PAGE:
Whether you’ve been the victim of a data breach yourself or seem to spend a disproportionate amount of your time checking whether emails from “PayPal” or promising you a tax refund are legit, the chances are you’re aware of things like phishing.
It isn’t just consumers, either. Businesses are also regularly targeted by cybercriminals looking to steal data, cash, or other assets.
But why do cybercriminals use email?
1. Email offers many opportunities to do bad things
Think about everything you can do with emails.
- You can share and embed links to other pages.
- You can share videos and even embed them in your email.
- You can attach and embed images.
- You can attach various file types.
These are all everyday occurrences to many of us, which is why cybercriminals find email so attractive. They can send you an email including links and attachments, and often even just clicking on them can lead to malware downloading onto your device, which then acts as a gateway for criminals to steal your data.
Another significant opportunity email provides is how easy it is to target you. Cybercriminals can land right in your inbox by sending you an email. They don’t need to worry about getting around your antivirus software or network filter. If your email provider doesn’t pick up a spam or risky email, it is job done for the criminals.
Furthermore, email addresses are easy to come by. Given how widespread data breaches are, criminals can usually get a list of email addresses from a public forum on the dark web in a matter of minutes. Some disreputable email providers might even give them out at no cost! In addition, business emails are often freely available online, which is why it’s so easy for criminals to target businesses.
2. It’s easy to disguise emails
It’s scary how easy it is to disguise an email.
The way many email software platforms are set up, it’s often possible to send emails posing as any individual or business you want. Recently, it was even possible to send emails directly from Uber!
The most significant aspect of this is that it hides the identity of the criminals. Criminals rely on people seeing an email is from “PayPal” or another familiar brand and not taking the time to look at who the sender really is or where the email originated from. Criminals take this a step further by making fraudulent websites that mimic the real thing, so unless you’re alert, you might never suspect you aren’t really clicking a link in an email from PayPal or going to a dummy PayPal site.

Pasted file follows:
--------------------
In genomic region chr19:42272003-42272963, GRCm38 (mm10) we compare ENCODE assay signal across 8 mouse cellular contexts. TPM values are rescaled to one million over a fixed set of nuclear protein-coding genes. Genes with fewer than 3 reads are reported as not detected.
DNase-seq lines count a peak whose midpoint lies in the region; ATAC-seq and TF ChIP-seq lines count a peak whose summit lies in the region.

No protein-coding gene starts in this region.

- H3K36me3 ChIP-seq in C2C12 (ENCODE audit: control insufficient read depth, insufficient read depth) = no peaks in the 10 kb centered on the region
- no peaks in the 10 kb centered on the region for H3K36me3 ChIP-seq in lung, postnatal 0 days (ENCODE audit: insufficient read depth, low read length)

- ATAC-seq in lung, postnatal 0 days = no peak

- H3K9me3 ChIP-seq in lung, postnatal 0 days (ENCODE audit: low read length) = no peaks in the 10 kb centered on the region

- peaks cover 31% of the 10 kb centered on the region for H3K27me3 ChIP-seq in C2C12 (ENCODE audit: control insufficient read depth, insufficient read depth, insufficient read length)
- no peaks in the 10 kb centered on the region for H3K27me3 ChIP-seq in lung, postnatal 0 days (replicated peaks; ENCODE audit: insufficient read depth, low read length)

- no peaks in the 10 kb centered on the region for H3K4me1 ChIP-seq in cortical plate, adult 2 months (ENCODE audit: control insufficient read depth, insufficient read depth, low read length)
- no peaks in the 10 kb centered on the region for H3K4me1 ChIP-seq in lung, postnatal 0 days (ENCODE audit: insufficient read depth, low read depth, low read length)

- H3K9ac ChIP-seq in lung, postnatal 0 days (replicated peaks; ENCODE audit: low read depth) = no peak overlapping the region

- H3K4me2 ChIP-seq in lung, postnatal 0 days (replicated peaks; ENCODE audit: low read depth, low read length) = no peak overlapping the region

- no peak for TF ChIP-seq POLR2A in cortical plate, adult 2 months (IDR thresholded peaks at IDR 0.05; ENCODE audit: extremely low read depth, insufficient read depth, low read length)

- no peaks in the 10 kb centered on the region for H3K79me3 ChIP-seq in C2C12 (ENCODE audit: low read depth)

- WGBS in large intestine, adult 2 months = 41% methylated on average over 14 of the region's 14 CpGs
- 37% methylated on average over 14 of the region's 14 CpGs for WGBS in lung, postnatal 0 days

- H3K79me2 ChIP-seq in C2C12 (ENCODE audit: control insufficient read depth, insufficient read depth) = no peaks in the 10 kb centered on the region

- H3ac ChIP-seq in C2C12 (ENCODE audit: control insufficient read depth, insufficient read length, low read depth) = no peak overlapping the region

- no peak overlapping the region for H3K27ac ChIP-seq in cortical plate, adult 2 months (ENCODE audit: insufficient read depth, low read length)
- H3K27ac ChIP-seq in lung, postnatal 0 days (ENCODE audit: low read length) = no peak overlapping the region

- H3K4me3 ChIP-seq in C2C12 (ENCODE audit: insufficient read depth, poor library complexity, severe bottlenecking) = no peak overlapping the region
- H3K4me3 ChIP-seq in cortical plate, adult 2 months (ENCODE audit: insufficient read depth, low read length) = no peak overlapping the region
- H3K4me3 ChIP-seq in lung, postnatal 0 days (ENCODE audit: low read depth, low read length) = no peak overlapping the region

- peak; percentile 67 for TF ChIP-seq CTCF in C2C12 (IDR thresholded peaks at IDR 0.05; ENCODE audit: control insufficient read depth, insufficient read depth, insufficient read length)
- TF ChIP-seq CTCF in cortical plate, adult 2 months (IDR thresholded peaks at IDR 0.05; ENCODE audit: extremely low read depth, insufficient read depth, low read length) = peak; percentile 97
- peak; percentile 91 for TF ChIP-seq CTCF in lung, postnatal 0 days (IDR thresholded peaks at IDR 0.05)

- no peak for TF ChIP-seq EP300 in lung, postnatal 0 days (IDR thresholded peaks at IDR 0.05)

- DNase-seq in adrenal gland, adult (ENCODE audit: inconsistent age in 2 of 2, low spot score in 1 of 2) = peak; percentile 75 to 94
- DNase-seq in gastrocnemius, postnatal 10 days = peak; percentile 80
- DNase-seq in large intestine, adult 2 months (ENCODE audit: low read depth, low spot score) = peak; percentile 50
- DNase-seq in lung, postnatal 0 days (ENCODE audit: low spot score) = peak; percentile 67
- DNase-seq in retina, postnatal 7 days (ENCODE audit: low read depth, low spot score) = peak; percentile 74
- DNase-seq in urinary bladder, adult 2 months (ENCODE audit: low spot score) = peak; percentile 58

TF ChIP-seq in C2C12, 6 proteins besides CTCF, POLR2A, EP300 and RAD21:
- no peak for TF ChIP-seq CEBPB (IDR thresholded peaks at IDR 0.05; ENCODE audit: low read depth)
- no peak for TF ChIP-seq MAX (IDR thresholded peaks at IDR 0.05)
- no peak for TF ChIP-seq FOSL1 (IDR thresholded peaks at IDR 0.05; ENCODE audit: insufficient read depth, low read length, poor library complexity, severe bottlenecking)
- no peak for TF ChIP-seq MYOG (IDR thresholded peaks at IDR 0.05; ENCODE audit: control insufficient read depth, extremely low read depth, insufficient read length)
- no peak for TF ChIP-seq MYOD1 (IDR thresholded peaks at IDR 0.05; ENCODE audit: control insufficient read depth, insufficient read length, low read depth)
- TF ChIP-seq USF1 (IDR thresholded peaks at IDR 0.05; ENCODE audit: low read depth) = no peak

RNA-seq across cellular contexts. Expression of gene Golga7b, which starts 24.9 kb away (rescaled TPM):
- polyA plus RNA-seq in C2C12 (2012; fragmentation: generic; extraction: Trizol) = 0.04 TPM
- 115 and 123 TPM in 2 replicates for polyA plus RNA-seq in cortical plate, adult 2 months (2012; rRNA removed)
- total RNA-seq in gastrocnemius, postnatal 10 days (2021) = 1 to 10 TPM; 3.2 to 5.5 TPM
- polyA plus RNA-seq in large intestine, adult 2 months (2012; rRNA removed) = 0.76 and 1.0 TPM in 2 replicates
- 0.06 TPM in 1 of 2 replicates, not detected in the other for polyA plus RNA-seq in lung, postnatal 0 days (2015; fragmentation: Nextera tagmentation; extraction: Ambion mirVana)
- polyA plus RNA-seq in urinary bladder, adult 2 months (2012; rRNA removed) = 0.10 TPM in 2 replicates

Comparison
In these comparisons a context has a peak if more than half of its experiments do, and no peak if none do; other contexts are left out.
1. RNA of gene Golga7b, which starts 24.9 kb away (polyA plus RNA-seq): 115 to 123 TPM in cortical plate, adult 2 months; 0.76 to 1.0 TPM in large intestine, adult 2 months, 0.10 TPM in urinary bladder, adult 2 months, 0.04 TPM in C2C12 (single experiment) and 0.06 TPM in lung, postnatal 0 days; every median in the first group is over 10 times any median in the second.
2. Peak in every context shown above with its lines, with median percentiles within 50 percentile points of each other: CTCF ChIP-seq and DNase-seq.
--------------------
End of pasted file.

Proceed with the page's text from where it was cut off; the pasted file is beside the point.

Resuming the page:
It’s also increasingly common for criminals to pose as someone you know – easy if your contacts data has already been hacked or your Facebook contacts are publicly available – and ask you to send cash or share other sensitive data.
3. Email gives criminals the greatest chance of committing a successful fraud
Fraud is a numbers game.
With over half the world’s population using email every day, the chances that there’ll be a significant number of people who’ll click a link when they shouldn’t, or outright fall for a scam, are pretty good if you’re on the criminals’ side of the fence.
It’s thought that around 3 BILLION phishing emails are sent every day. If even a tiny percentage of people fall for them, cybercriminals can make a fortune or do other untold damage.
4. People fall for email scams
Why change something that works? The bottom line is that significant numbers of people fall for phishing emails, so there’s no reason for many cybercriminals to look at other avenues.
It isn’t just on a consumer level, either. According to Proofpoint, 74% of businesses in the United States fell victim to a phishing attack in 2021. That’s an alarming number, especially considering business emails are loaded with warnings about being confident that emails from outside the organisation are secure and trusted. And that’s not even considering all the staff training around phishing and other cybersecurity issues that takes place!
Is it any wonder data breach incidents are so widespread given statistics like this?!
5. Email gives criminals direct access to business networks
If you’re a cybercriminal, taking your chances that an employee will click a link in a phishing email is far easier than investing time trying to get around sophisticated cybersecurity systems.
If criminals can use a link to install malware onto a system that connects to a business network, they’ve gained access without needing to do much at all.
What’s extremely dangerous for businesses is that malware can often lie undetected for months. The Ponemon Institute’s 2021 Cost of a Data Breach report highlighted that the average time to detect and resolve a data breach was 287 days. So how much damage could cybercriminals do in that time?
Avoiding phishing and hacking attacks that come from email
Diligence is the key to avoiding falling victim to phishing and other cyberattacks that come from email. Our look at where data breaches will be most common in 2022 explains how you can keep yourself and your employer safe.